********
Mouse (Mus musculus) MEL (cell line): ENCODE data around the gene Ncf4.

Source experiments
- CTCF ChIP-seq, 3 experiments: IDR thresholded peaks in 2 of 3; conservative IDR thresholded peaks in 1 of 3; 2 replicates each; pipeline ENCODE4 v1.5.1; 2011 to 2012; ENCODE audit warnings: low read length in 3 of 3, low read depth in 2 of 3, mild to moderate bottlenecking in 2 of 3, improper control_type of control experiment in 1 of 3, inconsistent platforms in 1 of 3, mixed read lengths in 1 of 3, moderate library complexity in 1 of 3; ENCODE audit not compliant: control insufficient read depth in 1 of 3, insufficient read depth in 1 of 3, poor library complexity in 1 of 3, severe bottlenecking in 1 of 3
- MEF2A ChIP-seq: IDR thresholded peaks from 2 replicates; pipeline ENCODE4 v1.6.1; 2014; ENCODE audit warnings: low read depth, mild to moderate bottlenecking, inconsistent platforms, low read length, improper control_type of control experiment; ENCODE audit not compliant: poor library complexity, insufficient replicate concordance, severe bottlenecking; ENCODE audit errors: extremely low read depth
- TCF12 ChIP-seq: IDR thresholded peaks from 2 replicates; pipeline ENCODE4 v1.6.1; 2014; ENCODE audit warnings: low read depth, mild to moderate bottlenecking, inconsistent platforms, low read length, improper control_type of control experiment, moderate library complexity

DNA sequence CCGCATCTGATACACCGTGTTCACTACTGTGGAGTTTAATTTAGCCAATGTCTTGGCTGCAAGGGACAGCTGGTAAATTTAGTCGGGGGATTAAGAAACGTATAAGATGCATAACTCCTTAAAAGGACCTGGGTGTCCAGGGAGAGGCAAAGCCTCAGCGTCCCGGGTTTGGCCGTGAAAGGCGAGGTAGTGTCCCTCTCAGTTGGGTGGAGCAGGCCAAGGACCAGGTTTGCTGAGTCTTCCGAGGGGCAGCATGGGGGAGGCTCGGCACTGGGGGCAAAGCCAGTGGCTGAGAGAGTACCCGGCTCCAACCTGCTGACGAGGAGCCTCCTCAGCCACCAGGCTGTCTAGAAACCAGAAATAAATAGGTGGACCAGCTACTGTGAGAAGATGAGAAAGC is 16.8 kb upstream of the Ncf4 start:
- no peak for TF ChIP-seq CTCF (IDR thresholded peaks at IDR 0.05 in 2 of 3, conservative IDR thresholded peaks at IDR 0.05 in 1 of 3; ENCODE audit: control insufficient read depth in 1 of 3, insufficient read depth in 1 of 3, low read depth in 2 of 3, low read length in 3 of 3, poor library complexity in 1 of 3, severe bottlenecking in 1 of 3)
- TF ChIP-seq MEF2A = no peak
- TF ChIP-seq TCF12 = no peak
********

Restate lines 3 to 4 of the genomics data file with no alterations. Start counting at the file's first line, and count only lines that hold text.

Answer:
- CTCF ChIP-seq, 3 experiments: IDR thresholded peaks in 2 of 3; conservative IDR thresholded peaks in 1 of 3; 2 replicates each; pipeline ENCODE4 v1.5.1; 2011 to 2012; ENCODE audit warnings: low read length in 3 of 3, low read depth in 2 of 3, mild to moderate bottlenecking in 2 of 3, improper control_type of control experiment in 1 of 3, inconsistent platforms in 1 of 3, mixed read lengths in 1 of 3, moderate library complexity in 1 of 3; ENCODE audit not compliant: control insufficient read depth in 1 of 3, insufficient read depth in 1 of 3, poor library complexity in 1 of 3, severe bottlenecking in 1 of 3
- MEF2A ChIP-seq: IDR thresholded peaks from 2 replicates; pipeline ENCODE4 v1.6.1; 2014; ENCODE audit warnings: low read depth, mild to moderate bottlenecking, inconsistent platforms, low read length, improper control_type of control experiment; ENCODE audit not compliant: poor library complexity, insufficient replicate concordance, severe bottlenecking; ENCODE audit errors: extremely low read depth